Posts tagged ‘Oregon 2010 Primary’

Oregon May 2010 Primary: Ballot Return Date for Non Major Party Registrants by Vote Propensity

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In general terms, the demographics of relative ballot return rates were like most elections. More frequent, higher propensity, voters tended to return their ballots earlier.

Unlike for age, the ballot return rates by vote propensity for other voters is generally similar to the two major parties. For comparison see Democrat return rates at: http://lindholmcompanyblog.com/?p=3327 and Republican return rates at: http://lindholmcompanyblog.com/?p=3330.

This implies that, in a social science statistical sense, vote propensity to some extent “controls” for age as a predictor in voter behavior. More research results on this point will be coming later.

The vote propensity is the turnout for the last four primaries and generals (2006 Primary and General and 2008 Primary and General).

The figure shows the percentage of all ballots returned by date. Weekend numbers are irregular because counties have different policies for accepting ballots received on Saturday.

Data sources: Oregon Secretary of State and Labels and Lists of Bellevue, Washington.

Oregon May 2010 Primary: Ballot Return Date for Republicans by Vote Propensity

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In general terms, the demographics of relative ballot return rates were like most elections. More frequent, higher propensity, voters tended to return their ballots earlier.

The Republican turnout advantage over Democrats is visible in every vote propensity. That advantage is highest among 2/4 and 3/4 voters. See: http://lindholmcompanyblog.com/?p=3327

The vote propensity is the turnout for the last four primaries and generals (2006 Primary and General and 2008 Primary and General).

The figure shows the percentage of all ballots returned by date. Weekend numbers are irregular because counties have different policies for accepting ballots received on Saturday.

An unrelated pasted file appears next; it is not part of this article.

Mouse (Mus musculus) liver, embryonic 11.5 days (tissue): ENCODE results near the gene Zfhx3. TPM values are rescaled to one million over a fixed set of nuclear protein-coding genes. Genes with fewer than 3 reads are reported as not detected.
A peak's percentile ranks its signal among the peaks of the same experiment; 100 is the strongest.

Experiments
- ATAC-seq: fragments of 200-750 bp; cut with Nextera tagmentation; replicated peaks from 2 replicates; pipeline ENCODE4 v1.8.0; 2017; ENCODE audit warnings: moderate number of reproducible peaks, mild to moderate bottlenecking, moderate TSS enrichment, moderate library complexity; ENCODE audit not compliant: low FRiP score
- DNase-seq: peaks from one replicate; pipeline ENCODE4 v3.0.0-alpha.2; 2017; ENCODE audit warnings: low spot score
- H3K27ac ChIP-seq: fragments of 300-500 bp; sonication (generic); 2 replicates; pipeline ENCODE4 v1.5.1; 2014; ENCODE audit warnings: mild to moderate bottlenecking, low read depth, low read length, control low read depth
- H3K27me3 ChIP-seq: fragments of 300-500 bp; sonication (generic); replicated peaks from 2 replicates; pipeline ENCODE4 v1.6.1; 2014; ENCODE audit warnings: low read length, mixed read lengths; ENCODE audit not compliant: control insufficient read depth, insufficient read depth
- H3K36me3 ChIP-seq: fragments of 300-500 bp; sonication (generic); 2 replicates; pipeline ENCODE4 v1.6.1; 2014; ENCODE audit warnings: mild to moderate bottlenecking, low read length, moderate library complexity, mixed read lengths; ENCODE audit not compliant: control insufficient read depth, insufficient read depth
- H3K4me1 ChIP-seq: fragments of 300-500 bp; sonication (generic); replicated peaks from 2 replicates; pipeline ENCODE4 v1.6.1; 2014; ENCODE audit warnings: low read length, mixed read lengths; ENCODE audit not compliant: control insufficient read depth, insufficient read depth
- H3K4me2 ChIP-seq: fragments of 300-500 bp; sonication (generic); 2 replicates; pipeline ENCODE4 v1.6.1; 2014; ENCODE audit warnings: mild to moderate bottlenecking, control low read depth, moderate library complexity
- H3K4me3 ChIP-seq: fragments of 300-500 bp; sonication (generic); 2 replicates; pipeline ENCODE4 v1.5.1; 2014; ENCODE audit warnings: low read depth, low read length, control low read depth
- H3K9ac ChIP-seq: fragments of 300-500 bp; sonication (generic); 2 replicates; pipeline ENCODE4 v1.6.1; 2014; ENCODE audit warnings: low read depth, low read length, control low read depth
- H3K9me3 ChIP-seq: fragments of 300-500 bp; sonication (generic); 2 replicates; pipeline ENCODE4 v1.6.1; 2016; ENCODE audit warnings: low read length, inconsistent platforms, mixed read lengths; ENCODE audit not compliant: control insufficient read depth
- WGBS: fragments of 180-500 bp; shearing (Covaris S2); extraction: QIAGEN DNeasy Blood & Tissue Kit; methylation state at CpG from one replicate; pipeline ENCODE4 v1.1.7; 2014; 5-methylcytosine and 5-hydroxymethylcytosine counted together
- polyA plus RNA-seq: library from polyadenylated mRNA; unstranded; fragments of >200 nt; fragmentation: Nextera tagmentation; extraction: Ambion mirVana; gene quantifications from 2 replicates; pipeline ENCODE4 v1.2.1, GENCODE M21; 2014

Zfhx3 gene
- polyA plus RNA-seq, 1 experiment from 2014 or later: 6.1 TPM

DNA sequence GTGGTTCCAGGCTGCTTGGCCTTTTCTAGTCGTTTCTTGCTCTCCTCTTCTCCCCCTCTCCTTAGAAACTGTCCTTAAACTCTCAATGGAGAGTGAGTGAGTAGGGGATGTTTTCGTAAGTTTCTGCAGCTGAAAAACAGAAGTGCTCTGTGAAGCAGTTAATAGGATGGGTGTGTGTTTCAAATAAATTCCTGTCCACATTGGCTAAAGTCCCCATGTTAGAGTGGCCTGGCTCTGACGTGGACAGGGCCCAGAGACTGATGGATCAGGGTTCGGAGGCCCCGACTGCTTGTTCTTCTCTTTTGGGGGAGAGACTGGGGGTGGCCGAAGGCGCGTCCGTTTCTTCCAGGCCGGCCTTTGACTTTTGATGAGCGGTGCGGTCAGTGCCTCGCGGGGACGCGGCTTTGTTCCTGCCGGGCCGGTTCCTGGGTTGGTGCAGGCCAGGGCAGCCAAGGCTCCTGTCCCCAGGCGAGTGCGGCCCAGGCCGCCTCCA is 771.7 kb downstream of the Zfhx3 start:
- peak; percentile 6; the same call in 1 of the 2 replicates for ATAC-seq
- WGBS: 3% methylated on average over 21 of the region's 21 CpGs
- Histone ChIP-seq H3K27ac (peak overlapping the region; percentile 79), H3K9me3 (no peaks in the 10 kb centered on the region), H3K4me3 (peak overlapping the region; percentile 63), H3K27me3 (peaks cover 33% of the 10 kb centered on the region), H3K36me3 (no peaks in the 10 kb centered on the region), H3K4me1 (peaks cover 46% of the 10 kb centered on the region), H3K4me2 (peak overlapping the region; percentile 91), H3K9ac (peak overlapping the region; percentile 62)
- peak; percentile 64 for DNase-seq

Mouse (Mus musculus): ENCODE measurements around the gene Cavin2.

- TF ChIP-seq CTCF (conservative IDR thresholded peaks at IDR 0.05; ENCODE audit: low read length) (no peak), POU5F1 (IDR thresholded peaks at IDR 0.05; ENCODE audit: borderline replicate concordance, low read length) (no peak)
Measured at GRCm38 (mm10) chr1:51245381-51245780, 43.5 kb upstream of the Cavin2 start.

Data sources: Oregon Secretary of State and Labels and Lists of Bellevue, Washington.

Oregon May 2010 Primary: Ballot Return Date for Democrats by Vote Propensity

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In general terms, the demographics of relative ballot return rates were like most elections. More frequent, higher propensity, voters tended to return their ballots earlier.

The vote propensity is the turnout for the last four primaries and generals (2006 Primary and General and 2008 Primary and General).

The figure shows the percentage of all ballots returned by date. Weekend numbers are irregular because counties have different policies for accepting ballots received on Saturday.

Data sources: Oregon Secretary of State and Labels and Lists of Bellevue, Washington.

Oregon May 2010 Primary: Ballot Return Date for Non Major Party Registrants by Age

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In general terms, the demographics of relative ballot return rates were like most elections. Older voters tended to return their ballots earlier.

Democratic and Republican turnouts were significantly higher than Other Parties and Non-affiliated voters for every age category.